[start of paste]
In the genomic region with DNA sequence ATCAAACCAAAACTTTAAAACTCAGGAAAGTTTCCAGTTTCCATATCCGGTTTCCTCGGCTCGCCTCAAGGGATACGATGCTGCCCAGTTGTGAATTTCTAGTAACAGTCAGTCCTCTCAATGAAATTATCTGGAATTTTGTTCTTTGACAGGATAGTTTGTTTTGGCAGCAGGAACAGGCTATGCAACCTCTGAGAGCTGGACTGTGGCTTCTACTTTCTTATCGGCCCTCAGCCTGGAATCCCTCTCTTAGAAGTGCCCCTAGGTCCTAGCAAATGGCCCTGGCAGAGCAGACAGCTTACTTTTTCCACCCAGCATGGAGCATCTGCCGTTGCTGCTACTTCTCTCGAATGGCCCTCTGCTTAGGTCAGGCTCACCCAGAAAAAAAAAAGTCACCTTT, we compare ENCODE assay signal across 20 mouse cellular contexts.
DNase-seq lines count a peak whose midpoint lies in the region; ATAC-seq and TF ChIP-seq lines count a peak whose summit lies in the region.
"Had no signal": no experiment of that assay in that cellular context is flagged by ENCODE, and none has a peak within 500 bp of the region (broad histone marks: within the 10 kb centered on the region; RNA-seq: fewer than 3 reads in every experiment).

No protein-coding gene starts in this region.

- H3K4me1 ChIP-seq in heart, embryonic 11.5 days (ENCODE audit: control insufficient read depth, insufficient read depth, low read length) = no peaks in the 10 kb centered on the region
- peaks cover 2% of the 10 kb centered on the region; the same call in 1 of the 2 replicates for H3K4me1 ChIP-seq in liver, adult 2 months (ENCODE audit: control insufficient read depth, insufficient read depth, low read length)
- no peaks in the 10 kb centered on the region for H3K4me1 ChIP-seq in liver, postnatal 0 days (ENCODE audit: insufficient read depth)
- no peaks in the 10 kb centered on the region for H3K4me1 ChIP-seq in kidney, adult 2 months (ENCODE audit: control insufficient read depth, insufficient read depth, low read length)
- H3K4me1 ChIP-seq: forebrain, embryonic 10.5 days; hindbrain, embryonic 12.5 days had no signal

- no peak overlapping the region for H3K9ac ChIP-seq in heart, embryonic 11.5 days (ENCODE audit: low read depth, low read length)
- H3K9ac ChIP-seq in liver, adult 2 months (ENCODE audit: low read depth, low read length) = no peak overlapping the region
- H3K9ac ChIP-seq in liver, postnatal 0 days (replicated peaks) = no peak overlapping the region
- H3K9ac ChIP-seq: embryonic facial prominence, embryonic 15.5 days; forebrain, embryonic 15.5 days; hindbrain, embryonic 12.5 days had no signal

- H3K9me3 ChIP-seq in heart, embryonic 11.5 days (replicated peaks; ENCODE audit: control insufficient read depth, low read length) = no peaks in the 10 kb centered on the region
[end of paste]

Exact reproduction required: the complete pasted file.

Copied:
In the genomic region with DNA sequence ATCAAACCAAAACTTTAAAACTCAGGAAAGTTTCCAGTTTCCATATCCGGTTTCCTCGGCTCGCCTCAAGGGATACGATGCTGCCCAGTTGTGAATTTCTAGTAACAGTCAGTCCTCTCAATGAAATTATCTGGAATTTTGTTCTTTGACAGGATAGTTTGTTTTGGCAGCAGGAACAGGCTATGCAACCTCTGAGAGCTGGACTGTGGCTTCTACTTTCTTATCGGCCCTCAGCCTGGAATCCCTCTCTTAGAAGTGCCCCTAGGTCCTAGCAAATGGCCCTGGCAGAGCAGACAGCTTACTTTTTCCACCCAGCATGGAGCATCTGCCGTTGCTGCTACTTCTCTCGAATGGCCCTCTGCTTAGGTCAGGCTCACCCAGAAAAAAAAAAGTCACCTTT, we compare ENCODE assay signal across 20 mouse cellular contexts.
DNase-seq lines count a peak whose midpoint lies in the region; ATAC-seq and TF ChIP-seq lines count a peak whose summit lies in the region.
"Had no signal": no experiment of that assay in that cellular context is flagged by ENCODE, and none has a peak within 500 bp of the region (broad histone marks: within the 10 kb centered on the region; RNA-seq: fewer than 3 reads in every experiment).

No protein-coding gene starts in this region.

- H3K4me1 ChIP-seq in heart, embryonic 11.5 days (ENCODE audit: control insufficient read depth, insufficient read depth, low read length) = no peaks in the 10 kb centered on the region
- peaks cover 2% of the 10 kb centered on the region; the same call in 1 of the 2 replicates for H3K4me1 ChIP-seq in liver, adult 2 months (ENCODE audit: control insufficient read depth, insufficient read depth, low read length)
- no peaks in the 10 kb centered on the region for H3K4me1 ChIP-seq in liver, postnatal 0 days (ENCODE audit: insufficient read depth)
- no peaks in the 10 kb centered on the region for H3K4me1 ChIP-seq in kidney, adult 2 months (ENCODE audit: control insufficient read depth, insufficient read depth, low read length)
- H3K4me1 ChIP-seq: forebrain, embryonic 10.5 days; hindbrain, embryonic 12.5 days had no signal

- no peak overlapping the region for H3K9ac ChIP-seq in heart, embryonic 11.5 days (ENCODE audit: low read depth, low read length)
- H3K9ac ChIP-seq in liver, adult 2 months (ENCODE audit: low read depth, low read length) = no peak overlapping the region
- H3K9ac ChIP-seq in liver, postnatal 0 days (replicated peaks) = no peak overlapping the region
- H3K9ac ChIP-seq: embryonic facial prominence, embryonic 15.5 days; forebrain, embryonic 15.5 days; hindbrain, embryonic 12.5 days had no signal

- H3K9me3 ChIP-seq in heart, embryonic 11.5 days (replicated peaks; ENCODE audit: control insufficient read depth, low read length) = no peaks in the 10 kb centered on the region